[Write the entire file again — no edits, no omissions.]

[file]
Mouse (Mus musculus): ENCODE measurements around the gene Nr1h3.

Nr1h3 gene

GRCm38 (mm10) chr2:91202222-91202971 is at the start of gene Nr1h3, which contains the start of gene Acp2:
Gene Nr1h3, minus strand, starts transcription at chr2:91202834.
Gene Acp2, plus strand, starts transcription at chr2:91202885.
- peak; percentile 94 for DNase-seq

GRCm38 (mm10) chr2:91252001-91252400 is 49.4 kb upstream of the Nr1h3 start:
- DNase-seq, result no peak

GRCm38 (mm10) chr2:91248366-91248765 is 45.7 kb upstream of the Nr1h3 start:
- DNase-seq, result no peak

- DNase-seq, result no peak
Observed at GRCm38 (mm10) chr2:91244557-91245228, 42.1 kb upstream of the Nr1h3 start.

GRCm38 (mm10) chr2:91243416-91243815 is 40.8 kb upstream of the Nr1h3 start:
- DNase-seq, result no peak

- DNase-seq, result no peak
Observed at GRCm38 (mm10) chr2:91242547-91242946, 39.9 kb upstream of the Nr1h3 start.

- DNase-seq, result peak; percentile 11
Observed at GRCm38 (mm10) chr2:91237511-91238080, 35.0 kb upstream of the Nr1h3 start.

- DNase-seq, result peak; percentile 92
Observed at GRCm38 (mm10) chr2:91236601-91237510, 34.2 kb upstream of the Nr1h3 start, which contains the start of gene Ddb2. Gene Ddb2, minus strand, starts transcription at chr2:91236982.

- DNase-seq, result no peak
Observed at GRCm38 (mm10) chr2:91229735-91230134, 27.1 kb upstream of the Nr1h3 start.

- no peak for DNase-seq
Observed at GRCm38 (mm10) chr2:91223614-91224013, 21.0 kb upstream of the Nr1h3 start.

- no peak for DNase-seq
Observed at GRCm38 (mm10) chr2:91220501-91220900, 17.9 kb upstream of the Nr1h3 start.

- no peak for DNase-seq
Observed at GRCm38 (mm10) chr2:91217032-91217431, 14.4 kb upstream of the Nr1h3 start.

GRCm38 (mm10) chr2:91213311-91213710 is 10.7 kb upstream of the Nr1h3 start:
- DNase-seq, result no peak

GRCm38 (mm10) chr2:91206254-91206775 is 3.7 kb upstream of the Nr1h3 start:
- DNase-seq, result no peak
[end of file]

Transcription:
Mouse (Mus musculus): ENCODE measurements around the gene Nr1h3.

Nr1h3 gene

GRCm38 (mm10) chr2:91202222-91202971 is at the start of gene Nr1h3, which contains the start of gene Acp2:
Gene Nr1h3, minus strand, starts transcription at chr2:91202834.
Gene Acp2, plus strand, starts transcription at chr2:91202885.
- peak; percentile 94 for DNase-seq

GRCm38 (mm10) chr2:91252001-91252400 is 49.4 kb upstream of the Nr1h3 start:
- DNase-seq, result no peak

GRCm38 (mm10) chr2:91248366-91248765 is 45.7 kb upstream of the Nr1h3 start:
- DNase-seq, result no peak

- DNase-seq, result no peak
Observed at GRCm38 (mm10) chr2:91244557-91245228, 42.1 kb upstream of the Nr1h3 start.

GRCm38 (mm10) chr2:91243416-91243815 is 40.8 kb upstream of the Nr1h3 start:
- DNase-seq, result no peak

- DNase-seq, result no peak
Observed at GRCm38 (mm10) chr2:91242547-91242946, 39.9 kb upstream of the Nr1h3 start.

- DNase-seq, result peak; percentile 11
Observed at GRCm38 (mm10) chr2:91237511-91238080, 35.0 kb upstream of the Nr1h3 start.

- DNase-seq, result peak; percentile 92
Observed at GRCm38 (mm10) chr2:91236601-91237510, 34.2 kb upstream of the Nr1h3 start, which contains the start of gene Ddb2. Gene Ddb2, minus strand, starts transcription at chr2:91236982.

- DNase-seq, result no peak
Observed at GRCm38 (mm10) chr2:91229735-91230134, 27.1 kb upstream of the Nr1h3 start.

- no peak for DNase-seq
Observed at GRCm38 (mm10) chr2:91223614-91224013, 21.0 kb upstream of the Nr1h3 start.

- no peak for DNase-seq
Observed at GRCm38 (mm10) chr2:91220501-91220900, 17.9 kb upstream of the Nr1h3 start.

- no peak for DNase-seq
Observed at GRCm38 (mm10) chr2:91217032-91217431, 14.4 kb upstream of the Nr1h3 start.

GRCm38 (mm10) chr2:91213311-91213710 is 10.7 kb upstream of the Nr1h3 start:
- DNase-seq, result no peak

GRCm38 (mm10) chr2:91206254-91206775 is 3.7 kb upstream of the Nr1h3 start:
- DNase-seq, result no peak